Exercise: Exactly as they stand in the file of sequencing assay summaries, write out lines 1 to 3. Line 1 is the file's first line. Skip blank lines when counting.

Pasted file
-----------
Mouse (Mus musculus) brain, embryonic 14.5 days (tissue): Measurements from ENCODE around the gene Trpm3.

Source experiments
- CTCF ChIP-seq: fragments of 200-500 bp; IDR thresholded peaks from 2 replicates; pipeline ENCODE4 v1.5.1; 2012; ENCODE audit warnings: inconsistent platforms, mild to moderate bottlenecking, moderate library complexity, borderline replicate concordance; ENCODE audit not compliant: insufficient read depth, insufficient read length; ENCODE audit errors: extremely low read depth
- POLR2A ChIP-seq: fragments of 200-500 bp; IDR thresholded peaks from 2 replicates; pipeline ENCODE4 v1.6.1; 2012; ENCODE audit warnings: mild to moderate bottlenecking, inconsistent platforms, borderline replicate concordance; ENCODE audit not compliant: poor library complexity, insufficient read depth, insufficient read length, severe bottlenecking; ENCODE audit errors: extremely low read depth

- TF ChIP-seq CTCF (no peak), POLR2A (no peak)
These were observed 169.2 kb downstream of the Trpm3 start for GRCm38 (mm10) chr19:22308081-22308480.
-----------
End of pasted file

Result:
Mouse (Mus musculus) brain, embryonic 14.5 days (tissue): Measurements from ENCODE around the gene Trpm3.

Source experiments
- CTCF ChIP-seq: fragments of 200-500 bp; IDR thresholded peaks from 2 replicates; pipeline ENCODE4 v1.5.1; 2012; ENCODE audit warnings: inconsistent platforms, mild to moderate bottlenecking, moderate library complexity, borderline replicate concordance; ENCODE audit not compliant: insufficient read depth, insufficient read length; ENCODE audit errors: extremely low read depth